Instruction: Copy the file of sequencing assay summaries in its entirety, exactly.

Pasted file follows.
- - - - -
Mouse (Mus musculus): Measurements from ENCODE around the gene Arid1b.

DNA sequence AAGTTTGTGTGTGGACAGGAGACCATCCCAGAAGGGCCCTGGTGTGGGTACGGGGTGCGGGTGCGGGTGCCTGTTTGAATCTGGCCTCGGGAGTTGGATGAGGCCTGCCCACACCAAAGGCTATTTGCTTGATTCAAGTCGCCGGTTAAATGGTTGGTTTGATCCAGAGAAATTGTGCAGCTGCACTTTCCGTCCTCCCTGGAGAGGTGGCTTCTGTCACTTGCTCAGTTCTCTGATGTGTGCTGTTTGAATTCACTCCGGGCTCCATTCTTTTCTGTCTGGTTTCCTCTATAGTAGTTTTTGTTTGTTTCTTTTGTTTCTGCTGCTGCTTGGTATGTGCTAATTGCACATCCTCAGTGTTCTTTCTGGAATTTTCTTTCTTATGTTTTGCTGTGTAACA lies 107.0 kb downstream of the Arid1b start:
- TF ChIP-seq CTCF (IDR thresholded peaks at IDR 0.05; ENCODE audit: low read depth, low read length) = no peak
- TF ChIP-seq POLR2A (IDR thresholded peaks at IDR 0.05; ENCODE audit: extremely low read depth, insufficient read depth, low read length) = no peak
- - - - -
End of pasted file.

Mouse (Mus musculus): Measurements from ENCODE around the gene Arid1b.

DNA sequence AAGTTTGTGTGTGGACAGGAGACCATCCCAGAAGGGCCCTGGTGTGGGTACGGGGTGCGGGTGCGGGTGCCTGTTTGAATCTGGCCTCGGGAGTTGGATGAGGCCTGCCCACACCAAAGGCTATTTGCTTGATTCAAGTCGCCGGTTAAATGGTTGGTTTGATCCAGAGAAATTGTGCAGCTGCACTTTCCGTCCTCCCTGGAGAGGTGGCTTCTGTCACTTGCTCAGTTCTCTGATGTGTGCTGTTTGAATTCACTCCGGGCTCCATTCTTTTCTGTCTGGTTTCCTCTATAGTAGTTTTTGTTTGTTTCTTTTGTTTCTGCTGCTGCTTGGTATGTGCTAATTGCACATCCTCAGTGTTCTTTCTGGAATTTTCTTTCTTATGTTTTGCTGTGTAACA lies 107.0 kb downstream of the Arid1b start:
- TF ChIP-seq CTCF (IDR thresholded peaks at IDR 0.05; ENCODE audit: low read depth, low read length) = no peak
- TF ChIP-seq POLR2A (IDR thresholded peaks at IDR 0.05; ENCODE audit: extremely low read depth, insufficient read depth, low read length) = no peak